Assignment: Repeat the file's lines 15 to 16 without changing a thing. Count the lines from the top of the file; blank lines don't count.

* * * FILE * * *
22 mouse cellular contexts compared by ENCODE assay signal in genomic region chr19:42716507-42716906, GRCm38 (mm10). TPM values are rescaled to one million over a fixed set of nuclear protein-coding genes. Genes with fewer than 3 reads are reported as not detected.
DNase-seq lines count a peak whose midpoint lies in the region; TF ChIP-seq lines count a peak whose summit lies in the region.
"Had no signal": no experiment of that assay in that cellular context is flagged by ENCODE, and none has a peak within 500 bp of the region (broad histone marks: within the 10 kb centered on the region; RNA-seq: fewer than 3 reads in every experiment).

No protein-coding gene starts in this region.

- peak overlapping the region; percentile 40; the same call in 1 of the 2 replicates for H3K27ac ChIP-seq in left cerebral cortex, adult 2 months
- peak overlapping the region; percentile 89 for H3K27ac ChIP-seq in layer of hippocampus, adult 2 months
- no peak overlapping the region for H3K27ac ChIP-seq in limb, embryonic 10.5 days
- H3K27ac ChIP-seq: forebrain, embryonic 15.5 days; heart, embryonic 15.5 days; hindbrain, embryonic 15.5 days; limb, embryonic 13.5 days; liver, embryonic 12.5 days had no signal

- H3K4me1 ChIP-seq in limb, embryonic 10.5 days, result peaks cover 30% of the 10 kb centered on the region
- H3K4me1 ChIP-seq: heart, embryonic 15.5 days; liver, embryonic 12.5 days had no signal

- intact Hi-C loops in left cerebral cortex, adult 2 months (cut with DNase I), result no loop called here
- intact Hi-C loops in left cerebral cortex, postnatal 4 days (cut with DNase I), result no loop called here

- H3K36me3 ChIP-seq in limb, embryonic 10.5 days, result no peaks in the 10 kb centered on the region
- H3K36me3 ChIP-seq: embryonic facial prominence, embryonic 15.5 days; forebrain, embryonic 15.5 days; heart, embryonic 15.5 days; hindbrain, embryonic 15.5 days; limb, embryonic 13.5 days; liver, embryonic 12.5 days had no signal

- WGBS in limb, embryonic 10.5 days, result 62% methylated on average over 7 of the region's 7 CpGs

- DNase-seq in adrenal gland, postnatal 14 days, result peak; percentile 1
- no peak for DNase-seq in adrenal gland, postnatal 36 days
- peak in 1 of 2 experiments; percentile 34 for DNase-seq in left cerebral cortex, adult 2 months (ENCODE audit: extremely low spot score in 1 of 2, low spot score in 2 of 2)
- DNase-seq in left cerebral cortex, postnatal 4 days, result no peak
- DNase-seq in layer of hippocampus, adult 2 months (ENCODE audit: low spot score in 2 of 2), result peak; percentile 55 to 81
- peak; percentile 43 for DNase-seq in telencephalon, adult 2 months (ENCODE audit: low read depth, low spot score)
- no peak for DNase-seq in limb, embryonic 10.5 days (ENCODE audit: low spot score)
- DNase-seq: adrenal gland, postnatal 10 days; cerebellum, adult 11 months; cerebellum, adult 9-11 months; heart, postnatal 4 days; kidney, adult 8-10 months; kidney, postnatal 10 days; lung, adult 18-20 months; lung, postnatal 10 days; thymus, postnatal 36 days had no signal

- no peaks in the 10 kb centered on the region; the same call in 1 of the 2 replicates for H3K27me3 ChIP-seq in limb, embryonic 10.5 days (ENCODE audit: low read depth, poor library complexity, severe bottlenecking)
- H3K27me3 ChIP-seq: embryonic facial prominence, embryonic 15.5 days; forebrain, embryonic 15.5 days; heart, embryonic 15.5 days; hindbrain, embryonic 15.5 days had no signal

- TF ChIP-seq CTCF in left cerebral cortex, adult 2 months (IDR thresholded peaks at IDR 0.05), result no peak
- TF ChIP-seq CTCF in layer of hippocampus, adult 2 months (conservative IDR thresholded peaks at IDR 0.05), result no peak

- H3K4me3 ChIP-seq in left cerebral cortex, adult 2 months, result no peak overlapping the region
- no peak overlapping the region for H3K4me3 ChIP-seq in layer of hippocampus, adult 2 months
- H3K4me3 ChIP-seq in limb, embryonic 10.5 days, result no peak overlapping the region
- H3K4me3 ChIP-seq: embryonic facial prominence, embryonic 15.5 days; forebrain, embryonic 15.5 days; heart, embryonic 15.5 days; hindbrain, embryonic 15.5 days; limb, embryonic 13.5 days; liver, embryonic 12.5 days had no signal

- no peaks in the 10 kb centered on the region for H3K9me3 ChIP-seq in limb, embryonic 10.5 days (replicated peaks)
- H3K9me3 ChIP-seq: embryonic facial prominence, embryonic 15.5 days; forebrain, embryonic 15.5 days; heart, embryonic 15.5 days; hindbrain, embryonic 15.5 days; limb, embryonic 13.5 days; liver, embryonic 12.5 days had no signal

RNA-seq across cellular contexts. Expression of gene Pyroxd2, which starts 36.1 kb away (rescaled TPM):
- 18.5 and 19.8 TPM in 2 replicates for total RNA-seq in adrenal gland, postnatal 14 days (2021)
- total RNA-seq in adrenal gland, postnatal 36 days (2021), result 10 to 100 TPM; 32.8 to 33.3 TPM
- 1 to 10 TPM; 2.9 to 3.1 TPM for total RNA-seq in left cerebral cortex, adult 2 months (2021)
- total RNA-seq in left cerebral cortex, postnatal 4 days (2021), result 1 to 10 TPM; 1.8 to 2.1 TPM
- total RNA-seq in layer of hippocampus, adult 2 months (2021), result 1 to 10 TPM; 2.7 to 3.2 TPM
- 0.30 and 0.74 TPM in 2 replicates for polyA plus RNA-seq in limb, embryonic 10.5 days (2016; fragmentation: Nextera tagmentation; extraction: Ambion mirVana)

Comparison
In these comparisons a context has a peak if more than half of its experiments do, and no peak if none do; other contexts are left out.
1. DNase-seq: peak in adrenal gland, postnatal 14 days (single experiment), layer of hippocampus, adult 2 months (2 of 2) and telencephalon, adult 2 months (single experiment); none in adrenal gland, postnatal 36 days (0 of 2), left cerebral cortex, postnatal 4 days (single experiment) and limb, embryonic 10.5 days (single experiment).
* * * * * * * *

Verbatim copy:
- WGBS in limb, embryonic 10.5 days, result 62% methylated on average over 7 of the region's 7 CpGs

- DNase-seq in adrenal gland, postnatal 14 days, result peak; percentile 1